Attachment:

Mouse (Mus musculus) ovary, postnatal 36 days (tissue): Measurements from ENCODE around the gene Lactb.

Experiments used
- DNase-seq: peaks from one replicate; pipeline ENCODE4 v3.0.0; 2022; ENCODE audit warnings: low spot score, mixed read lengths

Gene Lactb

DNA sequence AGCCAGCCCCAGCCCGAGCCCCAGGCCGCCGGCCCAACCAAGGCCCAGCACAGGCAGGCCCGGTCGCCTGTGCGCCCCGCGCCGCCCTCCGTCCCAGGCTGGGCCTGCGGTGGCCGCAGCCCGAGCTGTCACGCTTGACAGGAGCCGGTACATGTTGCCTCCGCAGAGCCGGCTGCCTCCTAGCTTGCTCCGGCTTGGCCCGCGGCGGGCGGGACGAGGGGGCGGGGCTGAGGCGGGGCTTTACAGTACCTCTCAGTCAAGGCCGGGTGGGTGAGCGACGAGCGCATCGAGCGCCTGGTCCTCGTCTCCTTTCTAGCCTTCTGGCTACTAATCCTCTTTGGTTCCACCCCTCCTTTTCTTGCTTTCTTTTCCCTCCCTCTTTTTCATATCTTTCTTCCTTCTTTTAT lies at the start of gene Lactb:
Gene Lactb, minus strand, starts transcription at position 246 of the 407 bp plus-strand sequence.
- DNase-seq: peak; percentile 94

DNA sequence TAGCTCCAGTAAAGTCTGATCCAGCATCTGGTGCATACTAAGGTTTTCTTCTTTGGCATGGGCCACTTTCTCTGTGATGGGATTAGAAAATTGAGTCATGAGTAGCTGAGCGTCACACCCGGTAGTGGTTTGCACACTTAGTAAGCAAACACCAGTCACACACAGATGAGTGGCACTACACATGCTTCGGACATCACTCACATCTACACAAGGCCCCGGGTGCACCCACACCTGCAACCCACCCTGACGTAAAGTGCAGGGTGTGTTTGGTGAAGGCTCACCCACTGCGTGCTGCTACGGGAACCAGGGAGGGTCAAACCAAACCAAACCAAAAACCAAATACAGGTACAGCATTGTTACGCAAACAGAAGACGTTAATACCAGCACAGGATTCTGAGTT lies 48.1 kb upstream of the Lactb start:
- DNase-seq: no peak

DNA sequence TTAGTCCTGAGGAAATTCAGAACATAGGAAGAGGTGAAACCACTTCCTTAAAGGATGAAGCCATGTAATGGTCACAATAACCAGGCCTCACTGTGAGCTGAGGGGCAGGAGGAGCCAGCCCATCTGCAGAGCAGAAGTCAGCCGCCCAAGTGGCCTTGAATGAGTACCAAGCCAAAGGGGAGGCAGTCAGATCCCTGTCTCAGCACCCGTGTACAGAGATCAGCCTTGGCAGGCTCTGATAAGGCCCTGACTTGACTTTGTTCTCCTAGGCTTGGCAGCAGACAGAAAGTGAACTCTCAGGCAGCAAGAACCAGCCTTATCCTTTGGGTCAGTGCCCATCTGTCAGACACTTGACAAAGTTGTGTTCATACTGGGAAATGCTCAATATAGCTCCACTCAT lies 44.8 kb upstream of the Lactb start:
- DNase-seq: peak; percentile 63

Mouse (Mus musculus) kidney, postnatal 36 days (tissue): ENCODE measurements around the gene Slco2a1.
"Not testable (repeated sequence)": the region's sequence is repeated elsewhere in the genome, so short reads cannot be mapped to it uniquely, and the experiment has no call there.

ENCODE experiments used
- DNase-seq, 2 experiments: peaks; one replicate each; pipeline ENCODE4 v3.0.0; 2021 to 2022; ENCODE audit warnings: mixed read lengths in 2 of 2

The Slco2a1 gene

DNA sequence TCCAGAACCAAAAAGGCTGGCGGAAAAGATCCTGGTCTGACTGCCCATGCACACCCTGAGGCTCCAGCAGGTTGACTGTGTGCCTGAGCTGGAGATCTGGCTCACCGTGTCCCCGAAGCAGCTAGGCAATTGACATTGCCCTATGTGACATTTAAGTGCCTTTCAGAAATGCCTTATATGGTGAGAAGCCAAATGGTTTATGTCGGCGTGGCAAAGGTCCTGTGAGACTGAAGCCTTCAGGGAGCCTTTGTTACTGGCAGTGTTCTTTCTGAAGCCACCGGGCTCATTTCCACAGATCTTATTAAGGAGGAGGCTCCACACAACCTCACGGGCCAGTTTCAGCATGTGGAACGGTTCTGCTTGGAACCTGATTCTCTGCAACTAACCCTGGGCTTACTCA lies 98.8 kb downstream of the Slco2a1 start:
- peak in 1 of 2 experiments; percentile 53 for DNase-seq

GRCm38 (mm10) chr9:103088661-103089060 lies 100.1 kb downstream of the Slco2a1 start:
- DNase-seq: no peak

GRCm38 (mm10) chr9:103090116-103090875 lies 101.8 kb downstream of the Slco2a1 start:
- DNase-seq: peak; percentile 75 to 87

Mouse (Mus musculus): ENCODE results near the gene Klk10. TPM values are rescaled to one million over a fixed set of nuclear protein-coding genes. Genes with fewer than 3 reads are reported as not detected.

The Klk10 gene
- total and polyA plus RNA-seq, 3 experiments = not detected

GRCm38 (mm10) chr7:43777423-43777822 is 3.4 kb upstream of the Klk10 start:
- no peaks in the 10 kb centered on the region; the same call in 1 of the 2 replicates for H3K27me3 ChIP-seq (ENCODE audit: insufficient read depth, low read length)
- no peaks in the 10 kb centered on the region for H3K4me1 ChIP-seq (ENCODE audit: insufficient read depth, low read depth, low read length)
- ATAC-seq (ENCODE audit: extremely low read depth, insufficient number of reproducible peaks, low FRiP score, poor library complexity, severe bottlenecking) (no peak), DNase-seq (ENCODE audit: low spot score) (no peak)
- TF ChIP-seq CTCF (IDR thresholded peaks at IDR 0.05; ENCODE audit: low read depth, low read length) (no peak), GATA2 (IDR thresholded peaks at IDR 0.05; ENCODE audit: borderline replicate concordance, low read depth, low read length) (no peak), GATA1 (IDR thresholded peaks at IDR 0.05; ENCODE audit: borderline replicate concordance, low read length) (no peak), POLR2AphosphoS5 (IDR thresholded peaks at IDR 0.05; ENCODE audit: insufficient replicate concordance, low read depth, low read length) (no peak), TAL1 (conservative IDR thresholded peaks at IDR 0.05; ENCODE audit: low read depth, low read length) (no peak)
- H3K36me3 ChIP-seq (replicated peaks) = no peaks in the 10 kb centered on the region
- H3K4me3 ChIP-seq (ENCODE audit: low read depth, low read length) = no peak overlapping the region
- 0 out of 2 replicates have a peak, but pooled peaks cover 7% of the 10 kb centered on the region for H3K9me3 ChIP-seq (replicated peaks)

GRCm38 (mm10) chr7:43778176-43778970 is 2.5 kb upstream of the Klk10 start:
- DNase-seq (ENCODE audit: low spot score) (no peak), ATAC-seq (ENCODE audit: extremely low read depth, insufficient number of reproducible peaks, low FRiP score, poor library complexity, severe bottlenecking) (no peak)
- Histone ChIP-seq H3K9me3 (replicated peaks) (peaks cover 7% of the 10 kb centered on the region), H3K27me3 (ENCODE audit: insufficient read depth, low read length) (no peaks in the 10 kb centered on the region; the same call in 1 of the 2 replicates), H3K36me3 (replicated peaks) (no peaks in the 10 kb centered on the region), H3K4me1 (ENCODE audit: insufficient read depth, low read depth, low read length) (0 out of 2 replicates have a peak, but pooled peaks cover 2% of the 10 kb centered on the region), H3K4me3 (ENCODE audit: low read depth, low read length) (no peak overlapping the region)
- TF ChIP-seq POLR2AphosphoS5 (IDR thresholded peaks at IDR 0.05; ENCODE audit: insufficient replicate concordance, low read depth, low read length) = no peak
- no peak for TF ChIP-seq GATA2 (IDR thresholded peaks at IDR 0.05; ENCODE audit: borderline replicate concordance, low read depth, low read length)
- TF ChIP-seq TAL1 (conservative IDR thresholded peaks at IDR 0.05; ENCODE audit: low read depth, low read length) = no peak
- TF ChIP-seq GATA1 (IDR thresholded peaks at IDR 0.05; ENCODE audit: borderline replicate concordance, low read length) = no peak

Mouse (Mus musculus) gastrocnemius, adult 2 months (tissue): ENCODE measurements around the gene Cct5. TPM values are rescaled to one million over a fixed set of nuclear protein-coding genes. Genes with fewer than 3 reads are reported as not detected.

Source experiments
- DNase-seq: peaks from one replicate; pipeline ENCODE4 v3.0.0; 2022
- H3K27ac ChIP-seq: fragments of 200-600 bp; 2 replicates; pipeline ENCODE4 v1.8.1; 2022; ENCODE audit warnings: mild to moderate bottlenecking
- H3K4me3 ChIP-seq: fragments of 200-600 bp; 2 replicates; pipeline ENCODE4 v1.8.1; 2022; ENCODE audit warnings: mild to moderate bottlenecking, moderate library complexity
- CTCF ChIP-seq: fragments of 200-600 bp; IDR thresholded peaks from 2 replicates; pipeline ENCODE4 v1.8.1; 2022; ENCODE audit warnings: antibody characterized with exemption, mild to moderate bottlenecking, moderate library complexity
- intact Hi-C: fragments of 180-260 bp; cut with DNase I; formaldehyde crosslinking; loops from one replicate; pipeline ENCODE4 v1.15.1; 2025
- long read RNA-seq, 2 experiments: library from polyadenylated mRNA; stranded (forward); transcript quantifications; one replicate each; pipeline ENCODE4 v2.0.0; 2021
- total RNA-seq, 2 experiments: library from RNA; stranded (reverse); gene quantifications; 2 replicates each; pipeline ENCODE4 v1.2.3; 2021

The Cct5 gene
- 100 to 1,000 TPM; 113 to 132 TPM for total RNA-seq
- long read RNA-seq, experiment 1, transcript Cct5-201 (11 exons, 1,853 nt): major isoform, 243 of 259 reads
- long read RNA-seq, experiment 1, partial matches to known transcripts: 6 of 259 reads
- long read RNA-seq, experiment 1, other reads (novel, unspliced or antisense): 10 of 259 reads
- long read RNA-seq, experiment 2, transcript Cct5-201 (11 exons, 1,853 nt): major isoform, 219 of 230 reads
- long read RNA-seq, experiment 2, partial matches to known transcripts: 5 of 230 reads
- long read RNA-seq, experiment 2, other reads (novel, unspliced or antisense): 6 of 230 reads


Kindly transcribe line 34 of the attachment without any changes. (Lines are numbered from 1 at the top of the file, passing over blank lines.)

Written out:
GRCm38 (mm10) chr7:43778176-43778970 is 2.5 kb upstream of the Klk10 start: